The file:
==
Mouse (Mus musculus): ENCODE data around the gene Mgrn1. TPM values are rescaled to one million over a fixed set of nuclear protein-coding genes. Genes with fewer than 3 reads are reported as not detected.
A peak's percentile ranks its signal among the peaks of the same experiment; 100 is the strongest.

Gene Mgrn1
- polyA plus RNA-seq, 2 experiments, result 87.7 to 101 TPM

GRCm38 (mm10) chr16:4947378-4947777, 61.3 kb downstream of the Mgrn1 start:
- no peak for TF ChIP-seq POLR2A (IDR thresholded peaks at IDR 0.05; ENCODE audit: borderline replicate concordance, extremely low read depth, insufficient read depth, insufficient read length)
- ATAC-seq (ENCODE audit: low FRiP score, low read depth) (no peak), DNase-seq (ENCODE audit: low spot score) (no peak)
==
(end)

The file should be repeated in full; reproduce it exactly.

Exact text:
Mouse (Mus musculus): ENCODE data around the gene Mgrn1. TPM values are rescaled to one million over a fixed set of nuclear protein-coding genes. Genes with fewer than 3 reads are reported as not detected.
A peak's percentile ranks its signal among the peaks of the same experiment; 100 is the strongest.

Gene Mgrn1
- polyA plus RNA-seq, 2 experiments, result 87.7 to 101 TPM

GRCm38 (mm10) chr16:4947378-4947777, 61.3 kb downstream of the Mgrn1 start:
- no peak for TF ChIP-seq POLR2A (IDR thresholded peaks at IDR 0.05; ENCODE audit: borderline replicate concordance, extremely low read depth, insufficient read depth, insufficient read length)
- ATAC-seq (ENCODE audit: low FRiP score, low read depth) (no peak), DNase-seq (ENCODE audit: low spot score) (no peak)